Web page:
Department for Education
Justine Greening, Secretary of State for Education addressed the Chartered College of Teaching with her vision for the profession.
She spoke of the importance of children and young people getting a good education no matter what part of the country they grow up in. She referred to the areas designated as Opportunity Areas (social mobility coldspots) and her focus on bringing about change in these areas (from the inside- ‘home- grown’).
She also spoke about the support for the teaching profession:
‘……My aim is that from September 2019 we will introduce the newly strengthened QTS. And I want to work closely with the profession - including those of you here today - to shape what that will look like…….I believe a new focus on making sure all teachers have a clear and supported career path can help with some of these issues……..I want our teaching professionals to have clarity about how you can progress in your careers, a framework of support, and a culture that continues to embed new evidence and learning.
……And running through all this there is a recognition that we need to be conscious of the right approach for teachers working with children with special educational needs and disabilities. Every teacher is a teacher of children with SEN and disabilities, so it is important to ensure that this is mainstreamed within our NPQs, training and best practice. I think this needs to happen as they are being developed, rather than as an afterthought so that the professionals are properly equipped to support all pupils.
I think the national professional qualifications for school leaders should have the same kudos that MBAs do in business - recognised in and outside the profession as qualifications that empower individuals with high-quality leadership and management skills.
I want to make sure that these new qualifications are available to as many people as possible - particularly in the areas where they can make the biggest difference’.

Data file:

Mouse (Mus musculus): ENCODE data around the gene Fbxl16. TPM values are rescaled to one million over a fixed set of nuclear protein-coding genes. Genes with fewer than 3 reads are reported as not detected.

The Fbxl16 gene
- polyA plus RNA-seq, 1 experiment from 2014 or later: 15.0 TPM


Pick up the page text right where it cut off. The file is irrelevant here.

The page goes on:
Nick Gibb, Minister of State for Schools, spoke to PGCE students at Buckingham University of the importance of evidence- informed practice and the need to develop children’s knowledge.
‘…….. Hence, it is not by having pupils behave as if they are experts that will have the best chance of them developing into experts, but rather giving pupils a strong grounding in the knowledge they will need. This knowledge provides a mental framework that pupils can then use and apply to new and novel problems - eventually, after many years of study, allowing them to become scientists and historians in their own right.
Ensuring teachers of the future are equipped with an up-to-date understanding of the latest research and a desire to use evidence to inform their teaching practice is key to improving schools. We must give trainee-teachers a firm foundation of knowledge and a healthy dose of scepticism with which to deal with the next Brain Gym.
In conclusion: Teaching is difficult. It is hard work. It is both challenging and rewarding intellectually and emotionally. And for all of these reasons, it remains one of the most honourable and important professions you can choose. To all of you, thank you for choosing to be a teacher’.
This provides links to a selection of sources of support and guidance for MATs looking to take on more schools and grow their academy trust.
Department for Education: Post 16
Apprenticeship completion rates, calculated using new methodology, show that one third of all those who start an apprenticeship do not complete it. Figures for 2015/2016 show a completion rate of 67%. Arts, media and publishing had the lowest achievement rates (60.4%)